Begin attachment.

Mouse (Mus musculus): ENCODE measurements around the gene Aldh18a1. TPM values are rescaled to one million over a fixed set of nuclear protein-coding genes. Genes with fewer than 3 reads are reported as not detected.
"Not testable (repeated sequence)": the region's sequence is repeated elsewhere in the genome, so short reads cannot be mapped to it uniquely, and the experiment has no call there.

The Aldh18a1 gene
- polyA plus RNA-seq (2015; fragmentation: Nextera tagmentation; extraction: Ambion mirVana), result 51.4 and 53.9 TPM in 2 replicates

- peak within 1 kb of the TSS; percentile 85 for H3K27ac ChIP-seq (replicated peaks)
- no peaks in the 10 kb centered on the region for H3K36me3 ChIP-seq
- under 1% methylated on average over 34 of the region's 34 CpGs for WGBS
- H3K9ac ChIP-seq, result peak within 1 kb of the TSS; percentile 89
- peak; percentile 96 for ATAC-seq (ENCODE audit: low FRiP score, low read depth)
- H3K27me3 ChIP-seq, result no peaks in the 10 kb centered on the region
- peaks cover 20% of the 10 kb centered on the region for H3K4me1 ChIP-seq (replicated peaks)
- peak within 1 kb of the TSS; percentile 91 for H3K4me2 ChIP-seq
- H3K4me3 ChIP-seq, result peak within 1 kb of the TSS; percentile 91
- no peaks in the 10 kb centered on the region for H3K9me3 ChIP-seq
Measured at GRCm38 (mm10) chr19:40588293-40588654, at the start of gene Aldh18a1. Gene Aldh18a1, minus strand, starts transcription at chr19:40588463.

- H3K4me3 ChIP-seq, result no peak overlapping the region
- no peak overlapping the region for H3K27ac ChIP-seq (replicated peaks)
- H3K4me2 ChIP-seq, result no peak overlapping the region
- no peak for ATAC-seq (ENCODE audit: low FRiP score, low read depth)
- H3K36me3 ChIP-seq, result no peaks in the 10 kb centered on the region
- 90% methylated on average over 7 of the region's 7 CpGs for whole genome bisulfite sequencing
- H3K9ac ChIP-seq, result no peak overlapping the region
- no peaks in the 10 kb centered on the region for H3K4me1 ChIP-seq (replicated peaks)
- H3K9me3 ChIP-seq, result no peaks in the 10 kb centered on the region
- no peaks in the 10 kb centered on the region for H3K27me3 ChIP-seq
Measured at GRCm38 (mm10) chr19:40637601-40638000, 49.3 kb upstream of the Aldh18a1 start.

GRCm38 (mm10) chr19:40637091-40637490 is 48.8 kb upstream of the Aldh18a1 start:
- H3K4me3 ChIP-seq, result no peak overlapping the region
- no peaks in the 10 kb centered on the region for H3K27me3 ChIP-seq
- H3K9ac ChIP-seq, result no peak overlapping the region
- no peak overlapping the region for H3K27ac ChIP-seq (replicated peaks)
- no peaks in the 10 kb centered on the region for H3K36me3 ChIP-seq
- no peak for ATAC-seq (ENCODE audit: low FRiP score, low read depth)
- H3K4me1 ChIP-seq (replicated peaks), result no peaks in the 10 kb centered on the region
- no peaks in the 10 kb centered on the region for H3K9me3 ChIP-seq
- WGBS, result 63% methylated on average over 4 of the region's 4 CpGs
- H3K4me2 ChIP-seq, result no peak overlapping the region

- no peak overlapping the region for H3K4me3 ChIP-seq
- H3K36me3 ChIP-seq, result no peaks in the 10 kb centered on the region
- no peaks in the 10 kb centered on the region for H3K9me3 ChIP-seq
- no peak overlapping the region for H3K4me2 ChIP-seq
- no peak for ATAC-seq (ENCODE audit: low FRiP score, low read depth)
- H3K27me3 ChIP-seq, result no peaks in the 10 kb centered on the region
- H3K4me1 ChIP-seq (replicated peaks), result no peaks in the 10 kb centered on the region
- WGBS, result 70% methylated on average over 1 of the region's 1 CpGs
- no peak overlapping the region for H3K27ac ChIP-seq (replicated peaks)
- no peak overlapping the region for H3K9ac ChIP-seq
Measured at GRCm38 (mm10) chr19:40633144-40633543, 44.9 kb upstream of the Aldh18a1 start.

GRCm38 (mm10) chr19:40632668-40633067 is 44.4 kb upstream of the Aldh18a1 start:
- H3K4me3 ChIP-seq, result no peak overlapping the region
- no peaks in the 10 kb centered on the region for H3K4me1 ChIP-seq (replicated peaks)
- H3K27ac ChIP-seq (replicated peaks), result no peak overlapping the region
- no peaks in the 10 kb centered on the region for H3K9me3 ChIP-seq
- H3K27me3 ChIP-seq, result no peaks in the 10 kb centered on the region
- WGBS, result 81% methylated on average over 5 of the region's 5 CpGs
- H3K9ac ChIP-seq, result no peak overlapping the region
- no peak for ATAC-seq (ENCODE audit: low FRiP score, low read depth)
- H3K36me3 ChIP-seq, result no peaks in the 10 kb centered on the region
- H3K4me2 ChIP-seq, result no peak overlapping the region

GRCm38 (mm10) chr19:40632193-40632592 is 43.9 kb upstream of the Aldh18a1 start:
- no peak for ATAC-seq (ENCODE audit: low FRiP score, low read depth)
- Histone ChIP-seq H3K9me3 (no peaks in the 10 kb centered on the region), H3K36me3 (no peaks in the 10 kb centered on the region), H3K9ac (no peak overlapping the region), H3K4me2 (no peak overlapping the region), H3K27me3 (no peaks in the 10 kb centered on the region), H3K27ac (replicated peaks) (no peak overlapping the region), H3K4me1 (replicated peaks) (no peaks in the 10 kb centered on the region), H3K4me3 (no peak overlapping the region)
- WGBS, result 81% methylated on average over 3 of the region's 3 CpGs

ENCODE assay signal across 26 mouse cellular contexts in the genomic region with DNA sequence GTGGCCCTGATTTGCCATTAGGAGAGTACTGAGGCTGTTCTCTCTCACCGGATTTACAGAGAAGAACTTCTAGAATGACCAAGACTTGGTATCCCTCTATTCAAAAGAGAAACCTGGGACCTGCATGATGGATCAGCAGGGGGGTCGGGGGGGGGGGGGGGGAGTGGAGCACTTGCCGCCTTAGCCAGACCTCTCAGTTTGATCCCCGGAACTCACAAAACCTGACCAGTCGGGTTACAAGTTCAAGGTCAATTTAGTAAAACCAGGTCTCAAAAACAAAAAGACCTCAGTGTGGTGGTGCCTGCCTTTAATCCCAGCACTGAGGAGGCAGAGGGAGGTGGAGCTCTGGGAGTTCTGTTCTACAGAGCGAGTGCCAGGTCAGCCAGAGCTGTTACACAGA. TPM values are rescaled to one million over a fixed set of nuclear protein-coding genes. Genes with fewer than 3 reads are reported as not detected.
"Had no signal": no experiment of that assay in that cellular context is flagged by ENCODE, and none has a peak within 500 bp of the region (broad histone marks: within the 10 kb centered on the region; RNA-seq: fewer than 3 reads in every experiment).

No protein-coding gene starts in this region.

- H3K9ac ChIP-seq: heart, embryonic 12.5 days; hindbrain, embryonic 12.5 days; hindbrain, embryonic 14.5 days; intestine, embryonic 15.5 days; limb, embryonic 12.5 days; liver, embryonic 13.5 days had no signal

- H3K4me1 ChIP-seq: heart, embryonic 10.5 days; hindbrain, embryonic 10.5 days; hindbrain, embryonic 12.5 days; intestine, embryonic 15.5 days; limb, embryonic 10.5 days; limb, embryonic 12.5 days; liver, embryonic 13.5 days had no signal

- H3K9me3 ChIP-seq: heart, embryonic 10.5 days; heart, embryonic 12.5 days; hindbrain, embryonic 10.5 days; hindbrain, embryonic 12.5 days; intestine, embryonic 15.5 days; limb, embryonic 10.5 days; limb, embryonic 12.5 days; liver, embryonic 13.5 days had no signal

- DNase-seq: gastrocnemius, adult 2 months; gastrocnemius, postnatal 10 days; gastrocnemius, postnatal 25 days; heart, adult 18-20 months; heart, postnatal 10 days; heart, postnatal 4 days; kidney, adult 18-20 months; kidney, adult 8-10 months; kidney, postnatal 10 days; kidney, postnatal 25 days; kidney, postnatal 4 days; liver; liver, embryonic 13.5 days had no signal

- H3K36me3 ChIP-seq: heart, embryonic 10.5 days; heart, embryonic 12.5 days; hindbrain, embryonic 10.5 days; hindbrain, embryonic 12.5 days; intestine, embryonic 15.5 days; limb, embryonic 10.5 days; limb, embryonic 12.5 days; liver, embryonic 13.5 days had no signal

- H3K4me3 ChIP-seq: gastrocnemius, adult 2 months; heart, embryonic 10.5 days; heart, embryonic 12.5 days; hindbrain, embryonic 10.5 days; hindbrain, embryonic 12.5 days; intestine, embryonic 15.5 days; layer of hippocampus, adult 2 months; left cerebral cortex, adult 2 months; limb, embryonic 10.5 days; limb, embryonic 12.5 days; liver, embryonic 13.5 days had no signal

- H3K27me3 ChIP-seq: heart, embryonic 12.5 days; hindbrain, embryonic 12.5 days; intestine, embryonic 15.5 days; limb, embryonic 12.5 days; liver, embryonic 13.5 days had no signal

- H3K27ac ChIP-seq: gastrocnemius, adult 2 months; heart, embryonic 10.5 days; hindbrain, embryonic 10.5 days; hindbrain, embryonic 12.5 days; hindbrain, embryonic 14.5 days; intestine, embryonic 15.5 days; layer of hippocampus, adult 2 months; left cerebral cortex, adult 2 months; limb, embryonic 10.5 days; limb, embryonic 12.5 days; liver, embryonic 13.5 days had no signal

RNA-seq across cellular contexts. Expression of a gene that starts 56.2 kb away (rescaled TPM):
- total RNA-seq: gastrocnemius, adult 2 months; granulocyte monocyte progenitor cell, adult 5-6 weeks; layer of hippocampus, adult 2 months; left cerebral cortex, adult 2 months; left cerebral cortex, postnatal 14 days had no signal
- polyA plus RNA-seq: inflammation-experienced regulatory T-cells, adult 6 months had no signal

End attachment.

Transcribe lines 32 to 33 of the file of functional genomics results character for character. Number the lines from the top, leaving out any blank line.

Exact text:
- no peaks in the 10 kb centered on the region for H3K36me3 ChIP-seq
- no peak for ATAC-seq (ENCODE audit: low FRiP score, low read depth)